Over time, they learned to overcome the challenges of their first year, and FAZL has expanded beyond socks to mittens, gloves, recycled-tire bags, and more. But throughout these changes to their products, they’ve remained true to their original mission: providing Himachali women a safe place to express their creativity with fair wages. “That’s our hill to die on. We were offered machines that crank out a sock a minute, but we always said no,” Vanessa says.  She goes on to emphasize that sticking to the handmade model was not easy and it took a while for them to create products that displayed consistency. “It’s not hard to make 20 socks daily with the same pattern, but it is hard to make 2,000 socks of the same quality by 100 different women,” Vanessa adds

Working Through the Pandemic

Luckily for FAZL, the COVID-19 pandemic wasn’t a challenge to growth, in fact, their sales grew more than ever in 2020. Vanessa speculates that customers were drawn to their website because they wanted to help individuals in underdeveloped countries. “I think people thought about how difficult times were in developed countries and wanted to give back to people in emerging economies,” she says. Vanessa also adds that they have three Indian partners — who hail from the children’s homes FAZL supports — that help out with liaising with all the artisans daily. “We give the ladies the wool and they then go ahead and knit at home,” Vanessa says. The fully remote business model kept the brand going during the pandemic, allowing them to not just support these underprivileged families, but also helping create more product and sales than ever before. “These women can easily make roti or care for their babies, and then make socks in their spare time,” Vanessa says. “It’s the most empowering thing we could have ever done for them.”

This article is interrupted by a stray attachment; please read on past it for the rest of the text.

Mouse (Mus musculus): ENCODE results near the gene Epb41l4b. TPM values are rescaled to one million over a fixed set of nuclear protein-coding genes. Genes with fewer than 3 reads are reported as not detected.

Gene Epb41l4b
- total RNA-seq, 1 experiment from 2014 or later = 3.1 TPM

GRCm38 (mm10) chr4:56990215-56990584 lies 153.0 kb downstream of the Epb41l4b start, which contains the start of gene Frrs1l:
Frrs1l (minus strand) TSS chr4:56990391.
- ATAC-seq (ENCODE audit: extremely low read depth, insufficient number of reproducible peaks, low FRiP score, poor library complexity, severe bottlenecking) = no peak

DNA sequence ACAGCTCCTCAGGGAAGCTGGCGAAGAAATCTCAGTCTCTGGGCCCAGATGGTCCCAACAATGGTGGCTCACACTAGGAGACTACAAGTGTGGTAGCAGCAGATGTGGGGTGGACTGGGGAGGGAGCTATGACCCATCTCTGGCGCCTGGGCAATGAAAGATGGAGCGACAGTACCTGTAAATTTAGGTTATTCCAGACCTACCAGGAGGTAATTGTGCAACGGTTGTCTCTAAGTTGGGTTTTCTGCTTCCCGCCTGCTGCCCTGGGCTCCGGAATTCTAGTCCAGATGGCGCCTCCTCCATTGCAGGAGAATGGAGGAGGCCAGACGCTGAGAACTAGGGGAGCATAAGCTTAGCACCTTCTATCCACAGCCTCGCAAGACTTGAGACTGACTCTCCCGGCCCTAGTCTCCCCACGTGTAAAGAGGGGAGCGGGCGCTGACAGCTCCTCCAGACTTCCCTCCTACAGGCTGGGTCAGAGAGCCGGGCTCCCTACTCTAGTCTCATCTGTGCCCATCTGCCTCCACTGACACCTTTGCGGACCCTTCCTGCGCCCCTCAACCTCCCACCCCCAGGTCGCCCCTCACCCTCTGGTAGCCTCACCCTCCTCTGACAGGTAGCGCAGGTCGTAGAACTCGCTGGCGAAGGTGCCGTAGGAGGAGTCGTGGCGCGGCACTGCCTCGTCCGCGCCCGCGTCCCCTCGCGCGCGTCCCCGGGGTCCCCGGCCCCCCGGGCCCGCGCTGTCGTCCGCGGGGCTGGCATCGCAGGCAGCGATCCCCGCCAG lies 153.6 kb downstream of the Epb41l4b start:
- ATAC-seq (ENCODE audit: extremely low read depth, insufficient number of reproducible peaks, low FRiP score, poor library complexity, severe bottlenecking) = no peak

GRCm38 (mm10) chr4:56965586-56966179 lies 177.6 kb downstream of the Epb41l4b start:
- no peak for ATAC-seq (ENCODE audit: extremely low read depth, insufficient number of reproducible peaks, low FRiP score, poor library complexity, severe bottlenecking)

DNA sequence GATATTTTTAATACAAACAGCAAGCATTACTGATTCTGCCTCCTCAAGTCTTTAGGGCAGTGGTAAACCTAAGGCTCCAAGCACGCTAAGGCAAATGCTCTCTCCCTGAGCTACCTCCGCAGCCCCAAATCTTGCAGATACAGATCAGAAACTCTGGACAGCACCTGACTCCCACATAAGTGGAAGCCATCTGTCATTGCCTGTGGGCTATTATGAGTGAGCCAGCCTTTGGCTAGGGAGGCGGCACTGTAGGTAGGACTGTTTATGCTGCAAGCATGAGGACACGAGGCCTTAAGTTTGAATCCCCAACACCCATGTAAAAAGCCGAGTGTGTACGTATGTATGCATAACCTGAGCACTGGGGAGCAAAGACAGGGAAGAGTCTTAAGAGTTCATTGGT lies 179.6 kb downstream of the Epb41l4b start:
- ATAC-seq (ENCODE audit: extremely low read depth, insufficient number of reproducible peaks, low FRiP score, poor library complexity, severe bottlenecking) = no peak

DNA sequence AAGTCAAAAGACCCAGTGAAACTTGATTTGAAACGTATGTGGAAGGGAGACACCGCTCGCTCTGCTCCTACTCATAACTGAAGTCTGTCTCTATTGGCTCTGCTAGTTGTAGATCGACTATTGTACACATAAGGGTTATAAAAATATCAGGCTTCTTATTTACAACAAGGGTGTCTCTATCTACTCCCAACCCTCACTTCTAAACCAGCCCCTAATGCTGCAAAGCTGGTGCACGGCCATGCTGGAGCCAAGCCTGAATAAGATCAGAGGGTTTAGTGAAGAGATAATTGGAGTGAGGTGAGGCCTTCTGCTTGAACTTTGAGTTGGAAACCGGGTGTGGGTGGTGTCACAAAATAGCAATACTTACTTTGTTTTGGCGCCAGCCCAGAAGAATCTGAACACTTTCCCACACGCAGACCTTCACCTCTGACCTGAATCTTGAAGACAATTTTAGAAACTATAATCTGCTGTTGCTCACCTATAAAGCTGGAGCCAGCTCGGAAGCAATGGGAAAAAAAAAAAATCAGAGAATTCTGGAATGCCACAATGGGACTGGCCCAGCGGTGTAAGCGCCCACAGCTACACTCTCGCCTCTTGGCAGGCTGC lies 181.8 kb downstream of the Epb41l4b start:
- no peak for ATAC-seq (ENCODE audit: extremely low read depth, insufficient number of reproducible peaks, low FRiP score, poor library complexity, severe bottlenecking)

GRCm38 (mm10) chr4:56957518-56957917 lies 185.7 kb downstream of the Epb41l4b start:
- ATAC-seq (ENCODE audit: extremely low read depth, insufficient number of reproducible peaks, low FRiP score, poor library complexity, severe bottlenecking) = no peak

The legacy of FAZL

Fazl Socks - 50% of profits go to orphaned and destitute children

FAZL now employs over 500 different artisans and they plan to continue to grow and impact more people every year. “This year we’re adding a new line of scarves and a couple of new patterns,” Mike adds. But the main legacy of FAZL lies with the women who create these socks. “Mothers pass their favorite designs down to their daughters and you see these kids creating their own socks and mittens for fun, ” Vanessa says. Mike also goes on to add how he always sees people around the town constantly working on their designs. “One lady was honestly knitting while walking her cow,” Vanessa laughs. FAZL’s legacy continues to live on with the artisans and the difference these sales make to children’s homes in North India. So head over to their website today and buy one of their carefully handmade designs. My current favorite is the Hamesha (Always) socks, a pair of socks that don’t just look great but feel great, too. Experience them for yourself!

How You Can Support

Every time you purchase a FAZL product, 50% of the net profits go toward orphanages located in Mike and Vanessa’s Indian hometown of Manali. If you want to be part of their story and help make a change, buy their products today. Feel free to also follow them on Instagram and Facebook, a simple share of their brand could help change the lives of countless orphans in India.  You can also get a 10% discount on your first pair of socks if you sign up for their newsletter right now!


This feature is part of our Brands Giving Back Series, where we’ll bring you all the latest news on brands that are giving back to the community, and how you can support by shopping online.

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Nishka Dhawan
Former Digital Trends Contributor
Please reach out to The Manual editorial staff with any questions or comments about Nishka’s work.